Q: I’m sorry for coming to your inbox late in the night. Thank you for the sacrifice you are paying to educate all your fans. My nightmare is about my little daughter, who I delivered in late December 2017. She is one year and almost four months now. She didn’t crawl at all, and up till date, she only walks with the aid of the table and the bed side. I stopped breastfeeding her a month ago, because she is so much attached to me, that she doesn’t allow people to carry her. She is too fond of me. Whenever I drop her with my grandma, and she doesn’t see me, she will play with other people. However, when she sees me, she starts crying profusely, if I don’t give her my total attention. Like I must not stand up beside her or even go to the restroom. The ‘biggest’ of my trouble with her is her consistent crying in the night. I am almost fed up! I am affected by these challenges, health-wise. I want to know Doctor, is there anything happening to her, stopping her from walking medically? What drug or supplements can we use, to help her? She fears a lot, she doesn’t want to fall down. That is what I have been observing as the reason why she can’t take her hands off the table and walk without being guided. Please help doctor. I will be expecting your reply Doctor. Thanks a million.
A: Thanks for writing in…and please don’t be fed up. Trust me! This too shall pass 😀
First point to note is that although children develop at different speeds, walking is not considered to be delayed until the child is about 18 months and hasn’t started walking. Your baby is not there yet and from all indications, may have started walking by the time she hits that age. So, don’t borrow tomorrow’s trouble for today. Encourage and cheer her on and provide opportunities for these motor skills to be developed – let’s see how it goes J
For you and other parents who worry about their children’s developmental progress, here’s an approximate guide to different milestones. Please remember that each child is different and so variation is the rule of the game! 😀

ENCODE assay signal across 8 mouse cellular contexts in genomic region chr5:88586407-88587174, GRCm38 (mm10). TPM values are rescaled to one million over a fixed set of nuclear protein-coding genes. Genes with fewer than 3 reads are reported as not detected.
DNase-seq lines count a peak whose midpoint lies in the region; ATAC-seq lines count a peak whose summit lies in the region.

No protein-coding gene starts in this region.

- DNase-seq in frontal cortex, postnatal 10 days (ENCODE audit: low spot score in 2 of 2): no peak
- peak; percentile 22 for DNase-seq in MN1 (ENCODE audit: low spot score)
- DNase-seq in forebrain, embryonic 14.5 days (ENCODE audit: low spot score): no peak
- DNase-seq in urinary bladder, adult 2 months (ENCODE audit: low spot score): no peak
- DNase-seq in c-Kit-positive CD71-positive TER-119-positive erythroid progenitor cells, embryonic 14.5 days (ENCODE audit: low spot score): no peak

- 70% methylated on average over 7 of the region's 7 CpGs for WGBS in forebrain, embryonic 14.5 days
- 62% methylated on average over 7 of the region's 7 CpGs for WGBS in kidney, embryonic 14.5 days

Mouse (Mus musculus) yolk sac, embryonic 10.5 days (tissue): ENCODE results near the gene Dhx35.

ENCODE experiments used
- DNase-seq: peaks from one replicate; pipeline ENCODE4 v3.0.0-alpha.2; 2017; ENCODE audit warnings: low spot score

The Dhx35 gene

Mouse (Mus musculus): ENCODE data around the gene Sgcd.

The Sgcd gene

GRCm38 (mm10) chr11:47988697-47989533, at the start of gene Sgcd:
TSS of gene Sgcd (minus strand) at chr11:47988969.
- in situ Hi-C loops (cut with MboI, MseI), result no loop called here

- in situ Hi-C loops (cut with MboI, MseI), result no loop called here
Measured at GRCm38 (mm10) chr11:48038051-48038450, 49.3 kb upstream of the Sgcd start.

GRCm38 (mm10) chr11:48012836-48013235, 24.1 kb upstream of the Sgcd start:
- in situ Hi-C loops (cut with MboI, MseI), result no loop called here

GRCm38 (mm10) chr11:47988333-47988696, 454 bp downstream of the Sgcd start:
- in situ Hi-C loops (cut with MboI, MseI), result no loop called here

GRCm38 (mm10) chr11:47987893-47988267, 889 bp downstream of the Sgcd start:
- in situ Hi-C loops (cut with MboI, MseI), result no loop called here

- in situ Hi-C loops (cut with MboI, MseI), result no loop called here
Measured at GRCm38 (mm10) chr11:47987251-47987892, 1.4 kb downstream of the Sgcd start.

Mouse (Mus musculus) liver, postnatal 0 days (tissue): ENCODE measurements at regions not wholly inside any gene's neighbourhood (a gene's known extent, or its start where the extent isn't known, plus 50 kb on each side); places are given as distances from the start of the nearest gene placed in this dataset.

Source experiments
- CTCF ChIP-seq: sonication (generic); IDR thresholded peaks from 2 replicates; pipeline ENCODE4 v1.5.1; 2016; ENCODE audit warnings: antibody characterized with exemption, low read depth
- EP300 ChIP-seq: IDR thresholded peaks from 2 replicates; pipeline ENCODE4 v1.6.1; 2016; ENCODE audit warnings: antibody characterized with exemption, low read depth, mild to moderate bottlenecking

- At 6 weeks, most babies can sit with their backs curved and require support. Head control developing. In ventral suspension (when held above couch with examiner’s hand supporting the abdomen) can hold head at level of body briefly.
- At 3 months babies have enough upper body strength to support their heads and chests with their arms while lying on their tummies
- At 6 months, typically babies can sit with support and when lying face down, can lift themselves up on forearms. When pulled up to sit, the backward flopping of the head that used to occur (head lag) would have stopped
- At 9 month, babies can get into sitting position alone and sit unsupported. Baby can also crawl but it’s important to point out that there’s a wide variation in the age of crawling for children and some of them never crawl. They totally skip this stage and walk 😀 Sound familiar to you? Your baby appears not to be interested in anything except the real deal, ‘walking!’
- At 10 months babies can pull themselves into standing positions and maintain that position holding on to supports
- At 12 months, babies can stand and walk with one of their hands held. They can stand alone briefly and/or walk alone.
- At 18 months, most babies walk well, run and can climb stairs while holding on to rails
- At 2 years, most babies can kick a ball and climb up and down stairs with two feet per step.
- At 3 years, babies can now climb stairs one foot per step and are able to stand on one foot for a few seconds.
When it is diagnosed that there is a proven delay in walking, it is important to determine the cause. Apart from the fact that this ‘supposed delay’ may just be a variation of the normal, delays could be due to the under listed: Delay in motor maturation
- Learning disabilities in which there is a delay in all developmental areas, with language and social skills being the most affected.
- Delayed motor maturation in which some children, otherwise normal in every other aspect, just walk late. This tends to run in families
- Cerebral palsy
- Reduced muscle tone as in Down’s syndrome
- Infections – eg meningitis
- Head injury.
- Maternal antenatal infections or toxins.
If the paediatrican is convinced there is a developmental delay, then treatment will depend on the cause(s).
So, right now, you don’t need to worry. If you, however, do worry, please take your baby to see the paediatrician for appropriate history taking, examination and diagnosis.
All the best!
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